4

I have GeoTIFF images from https://esa-worldcover.org/en

My goal is to get a list of latitude / longitude / value from that image. The value is a numeric attribute which represents a class as explained in https://worldcover2020.esa.int/data/docs/WorldCover_PUM_V1.1.pdf

I could get the value from each pixel by doing:

import rasterio
img=r'ESA_WorldCover_10m_2020_v100_N39E000_Map.tif'
ds = rasterio.open(img)
data=ds.read()

However, when I'm trying to link those values from lat and lon (after transforming x and y values to lat and lon), the shape doesn't fit.

The code I've used for transforming x and y into coordinates is:

import rasterio
import rasterio.features
import rasterio.warp

with rasterio.open('ESA_WorldCover_10m_2020_v100_N39E000_Map.tif') as dataset:

    # Read the dataset's valid data mask as a ndarray.
    mask = dataset.dataset_mask()
    
    # Extract feature shapes and values from the array.
    for geom, val in rasterio.features.shapes(
            mask, transform=dataset.transform):
    
        # Transform shapes from the dataset's own coordinate
        # reference system to CRS84 (EPSG:4326).
        geom = rasterio.warp.transform_geom(
            dataset.crs, 'EPSG:4326', geom, precision=8) 
    

    

I only get 13213 values. How is it possible? The map can be downloaded in here

1
  • rasterio.features.shapes returns connected groups of pixels of the same value, not individual pixels. Just convert your tiff to XYZ e.g gdal_translate -of XYZ input.tif output.xyz then read it in with pandas.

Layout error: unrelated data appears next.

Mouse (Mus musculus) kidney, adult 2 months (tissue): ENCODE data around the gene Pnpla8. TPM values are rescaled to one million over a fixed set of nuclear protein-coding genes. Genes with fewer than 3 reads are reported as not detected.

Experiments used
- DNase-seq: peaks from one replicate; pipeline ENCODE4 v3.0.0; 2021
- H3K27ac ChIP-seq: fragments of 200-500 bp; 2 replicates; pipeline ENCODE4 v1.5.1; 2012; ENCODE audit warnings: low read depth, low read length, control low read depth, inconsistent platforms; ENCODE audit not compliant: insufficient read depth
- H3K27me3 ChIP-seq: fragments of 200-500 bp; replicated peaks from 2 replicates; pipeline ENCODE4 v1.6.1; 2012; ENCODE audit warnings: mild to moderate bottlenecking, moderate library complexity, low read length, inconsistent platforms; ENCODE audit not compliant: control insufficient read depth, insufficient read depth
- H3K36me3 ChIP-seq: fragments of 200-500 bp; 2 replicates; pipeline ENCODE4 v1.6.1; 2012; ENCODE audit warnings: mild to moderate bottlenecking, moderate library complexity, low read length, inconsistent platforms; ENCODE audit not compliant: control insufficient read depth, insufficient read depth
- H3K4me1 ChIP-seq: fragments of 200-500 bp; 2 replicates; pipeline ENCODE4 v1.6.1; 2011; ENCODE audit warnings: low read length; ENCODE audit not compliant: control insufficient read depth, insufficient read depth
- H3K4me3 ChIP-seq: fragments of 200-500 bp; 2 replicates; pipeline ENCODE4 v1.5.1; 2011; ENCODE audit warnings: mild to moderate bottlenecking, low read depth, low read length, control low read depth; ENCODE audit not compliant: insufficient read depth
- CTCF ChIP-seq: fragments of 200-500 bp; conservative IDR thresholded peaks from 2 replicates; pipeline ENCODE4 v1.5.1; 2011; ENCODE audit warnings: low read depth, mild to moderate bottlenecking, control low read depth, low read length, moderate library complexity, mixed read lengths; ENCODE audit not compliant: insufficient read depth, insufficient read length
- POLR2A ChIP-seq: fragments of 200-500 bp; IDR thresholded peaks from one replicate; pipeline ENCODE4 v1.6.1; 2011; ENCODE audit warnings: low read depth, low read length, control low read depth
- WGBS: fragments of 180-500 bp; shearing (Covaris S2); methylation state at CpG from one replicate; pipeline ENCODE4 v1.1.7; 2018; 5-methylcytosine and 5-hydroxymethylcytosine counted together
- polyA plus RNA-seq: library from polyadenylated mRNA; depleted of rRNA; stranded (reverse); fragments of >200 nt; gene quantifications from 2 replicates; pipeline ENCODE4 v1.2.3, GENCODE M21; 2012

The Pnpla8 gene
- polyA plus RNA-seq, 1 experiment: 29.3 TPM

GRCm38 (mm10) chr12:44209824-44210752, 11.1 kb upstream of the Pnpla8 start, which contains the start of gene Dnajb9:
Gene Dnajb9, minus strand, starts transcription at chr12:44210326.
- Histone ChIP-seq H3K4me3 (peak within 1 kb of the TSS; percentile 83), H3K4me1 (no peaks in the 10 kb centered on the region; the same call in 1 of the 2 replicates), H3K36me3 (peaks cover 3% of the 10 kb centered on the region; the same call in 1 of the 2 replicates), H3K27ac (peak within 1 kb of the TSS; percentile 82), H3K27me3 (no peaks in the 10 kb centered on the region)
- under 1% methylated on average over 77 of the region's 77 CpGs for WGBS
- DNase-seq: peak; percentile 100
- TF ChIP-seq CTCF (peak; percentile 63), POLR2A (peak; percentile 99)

– user2856
    Apr 12, 2022 at 23:44

1 Answer 1

7

This should do the job...

(There's no need to obtain all coordinates of the raster first (which would be more than 1 billion in this case...)

import rasterio
dat = rasterio.open(r"ESA_WorldCover_10m_2020_v100_N45W120_Map.tif")
# read all the data from the first band
z = dat.read()[0]

# check the crs of the data
dat.crs
# >>> CRS.from_epsg(4326)

# check the bounding-box of the data
dat.bounds
# >>> Out[49]: BoundingBox(left=-120.0, bottom=45.0, right=-117.0, top=48.0)

# since the raster is in regular lon/lat grid (4326) we can use 
# `dat.index()` to identify the index of a given lon/lat pair
# (e.g. it expects coordinates in the native crs of the data)

def getval(lon, lat):
    idx = dat.index(lon, lat, precision=1E-6)    
    return dat.xy(*idx), z[idx]

getval(-118, 46)
# >>> ((-117.99995833333334, 46.00004166666667), 10)

... and so we found that (-118, 46) seems to be covered by Trees :-)

enter image description here

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